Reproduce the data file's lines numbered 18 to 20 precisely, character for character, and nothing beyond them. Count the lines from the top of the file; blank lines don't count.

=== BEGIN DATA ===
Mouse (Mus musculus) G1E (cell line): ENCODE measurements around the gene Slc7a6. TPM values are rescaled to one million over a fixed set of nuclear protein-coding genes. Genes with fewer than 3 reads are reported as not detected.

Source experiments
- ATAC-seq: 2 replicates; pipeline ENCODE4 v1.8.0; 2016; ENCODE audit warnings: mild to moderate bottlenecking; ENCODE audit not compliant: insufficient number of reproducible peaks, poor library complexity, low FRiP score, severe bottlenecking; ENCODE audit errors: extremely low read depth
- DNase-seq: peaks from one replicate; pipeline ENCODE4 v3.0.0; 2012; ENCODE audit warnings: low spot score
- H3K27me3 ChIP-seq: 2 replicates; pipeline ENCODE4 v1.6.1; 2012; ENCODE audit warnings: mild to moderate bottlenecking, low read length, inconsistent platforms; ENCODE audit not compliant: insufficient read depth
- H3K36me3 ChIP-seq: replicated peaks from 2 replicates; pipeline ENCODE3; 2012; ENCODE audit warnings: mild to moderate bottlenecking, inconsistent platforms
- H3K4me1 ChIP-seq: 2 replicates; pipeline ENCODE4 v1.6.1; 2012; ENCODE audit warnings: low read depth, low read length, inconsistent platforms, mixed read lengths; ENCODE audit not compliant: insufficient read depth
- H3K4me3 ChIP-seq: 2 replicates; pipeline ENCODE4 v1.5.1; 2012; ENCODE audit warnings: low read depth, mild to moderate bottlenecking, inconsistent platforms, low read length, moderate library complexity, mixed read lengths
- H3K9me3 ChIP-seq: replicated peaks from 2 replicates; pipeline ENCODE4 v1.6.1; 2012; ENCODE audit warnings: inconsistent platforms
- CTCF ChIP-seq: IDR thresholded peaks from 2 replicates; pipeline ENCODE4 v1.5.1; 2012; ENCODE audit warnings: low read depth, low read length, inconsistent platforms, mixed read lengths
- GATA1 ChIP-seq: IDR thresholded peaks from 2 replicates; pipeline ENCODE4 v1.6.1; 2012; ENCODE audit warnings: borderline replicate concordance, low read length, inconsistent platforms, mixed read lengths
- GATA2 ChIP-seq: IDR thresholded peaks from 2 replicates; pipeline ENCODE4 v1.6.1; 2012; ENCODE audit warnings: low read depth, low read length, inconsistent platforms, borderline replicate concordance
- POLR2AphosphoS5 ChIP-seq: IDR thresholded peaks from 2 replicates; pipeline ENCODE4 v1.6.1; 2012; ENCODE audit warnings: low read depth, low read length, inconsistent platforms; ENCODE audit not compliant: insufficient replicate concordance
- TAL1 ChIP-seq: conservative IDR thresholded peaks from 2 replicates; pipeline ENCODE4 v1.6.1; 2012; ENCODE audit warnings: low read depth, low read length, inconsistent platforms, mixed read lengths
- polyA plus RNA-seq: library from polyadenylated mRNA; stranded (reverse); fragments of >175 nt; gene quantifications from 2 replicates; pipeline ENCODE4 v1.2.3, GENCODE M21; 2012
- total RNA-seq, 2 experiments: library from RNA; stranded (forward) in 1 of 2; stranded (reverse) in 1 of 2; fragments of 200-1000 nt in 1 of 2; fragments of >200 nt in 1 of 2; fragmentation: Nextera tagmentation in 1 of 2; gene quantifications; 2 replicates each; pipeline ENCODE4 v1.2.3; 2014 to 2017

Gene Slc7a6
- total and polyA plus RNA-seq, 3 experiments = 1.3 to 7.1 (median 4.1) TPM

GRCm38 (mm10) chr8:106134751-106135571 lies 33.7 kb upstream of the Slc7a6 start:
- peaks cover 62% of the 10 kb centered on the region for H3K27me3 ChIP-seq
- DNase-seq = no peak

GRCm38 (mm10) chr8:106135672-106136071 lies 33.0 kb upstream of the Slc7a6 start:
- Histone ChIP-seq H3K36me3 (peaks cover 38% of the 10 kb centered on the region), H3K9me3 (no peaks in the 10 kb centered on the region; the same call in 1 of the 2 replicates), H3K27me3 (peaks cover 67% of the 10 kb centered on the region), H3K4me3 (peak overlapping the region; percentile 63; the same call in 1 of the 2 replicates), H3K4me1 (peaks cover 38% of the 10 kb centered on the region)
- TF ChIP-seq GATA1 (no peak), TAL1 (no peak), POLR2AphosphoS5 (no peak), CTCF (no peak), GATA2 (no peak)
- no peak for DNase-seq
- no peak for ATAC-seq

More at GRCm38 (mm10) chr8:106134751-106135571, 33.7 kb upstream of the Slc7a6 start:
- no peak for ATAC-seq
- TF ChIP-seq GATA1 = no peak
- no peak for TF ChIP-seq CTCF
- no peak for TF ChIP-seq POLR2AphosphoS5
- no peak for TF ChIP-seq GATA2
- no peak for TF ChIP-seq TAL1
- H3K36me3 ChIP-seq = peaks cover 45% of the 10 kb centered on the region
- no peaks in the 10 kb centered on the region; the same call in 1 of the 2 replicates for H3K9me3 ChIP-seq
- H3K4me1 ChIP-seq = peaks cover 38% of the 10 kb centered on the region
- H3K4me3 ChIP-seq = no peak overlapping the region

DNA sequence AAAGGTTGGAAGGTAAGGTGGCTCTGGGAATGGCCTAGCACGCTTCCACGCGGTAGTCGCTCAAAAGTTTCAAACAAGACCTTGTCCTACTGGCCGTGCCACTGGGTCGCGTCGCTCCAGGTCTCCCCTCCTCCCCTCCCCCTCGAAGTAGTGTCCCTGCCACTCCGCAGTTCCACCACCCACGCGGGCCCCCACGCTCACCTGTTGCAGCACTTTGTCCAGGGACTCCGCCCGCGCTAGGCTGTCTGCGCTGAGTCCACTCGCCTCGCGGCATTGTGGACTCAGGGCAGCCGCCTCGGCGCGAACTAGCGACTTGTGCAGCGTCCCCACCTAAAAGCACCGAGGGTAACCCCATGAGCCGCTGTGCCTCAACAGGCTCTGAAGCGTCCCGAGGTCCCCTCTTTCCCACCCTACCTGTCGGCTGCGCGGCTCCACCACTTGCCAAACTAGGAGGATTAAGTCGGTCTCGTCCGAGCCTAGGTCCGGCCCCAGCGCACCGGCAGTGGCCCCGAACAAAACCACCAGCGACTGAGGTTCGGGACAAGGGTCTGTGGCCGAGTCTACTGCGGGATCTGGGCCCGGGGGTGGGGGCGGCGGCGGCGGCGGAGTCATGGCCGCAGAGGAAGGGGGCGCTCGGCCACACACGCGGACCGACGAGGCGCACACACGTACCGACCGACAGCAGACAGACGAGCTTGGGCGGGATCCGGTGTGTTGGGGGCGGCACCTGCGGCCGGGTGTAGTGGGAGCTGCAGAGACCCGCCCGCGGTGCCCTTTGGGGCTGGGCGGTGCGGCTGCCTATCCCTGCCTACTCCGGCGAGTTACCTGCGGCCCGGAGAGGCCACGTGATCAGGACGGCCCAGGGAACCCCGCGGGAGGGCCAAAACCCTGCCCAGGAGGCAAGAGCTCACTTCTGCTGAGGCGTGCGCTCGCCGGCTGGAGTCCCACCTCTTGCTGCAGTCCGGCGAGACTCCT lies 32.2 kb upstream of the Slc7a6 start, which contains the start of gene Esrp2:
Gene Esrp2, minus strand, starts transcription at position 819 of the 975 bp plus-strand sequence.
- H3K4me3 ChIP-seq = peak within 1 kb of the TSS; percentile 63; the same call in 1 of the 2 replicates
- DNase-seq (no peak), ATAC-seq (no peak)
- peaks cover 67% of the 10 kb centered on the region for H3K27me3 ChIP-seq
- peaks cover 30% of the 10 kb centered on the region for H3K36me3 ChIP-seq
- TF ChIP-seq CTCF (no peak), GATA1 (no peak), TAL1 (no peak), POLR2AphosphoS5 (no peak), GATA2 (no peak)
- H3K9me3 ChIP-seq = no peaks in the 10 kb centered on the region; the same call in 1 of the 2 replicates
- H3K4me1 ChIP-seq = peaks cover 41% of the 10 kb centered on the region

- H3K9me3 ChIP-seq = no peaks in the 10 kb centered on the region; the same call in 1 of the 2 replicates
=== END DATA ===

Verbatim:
- total and polyA plus RNA-seq, 3 experiments = 1.3 to 7.1 (median 4.1) TPM

GRCm38 (mm10) chr8:106134751-106135571 lies 33.7 kb upstream of the Slc7a6 start:
- peaks cover 62% of the 10 kb centered on the region for H3K27me3 ChIP-seq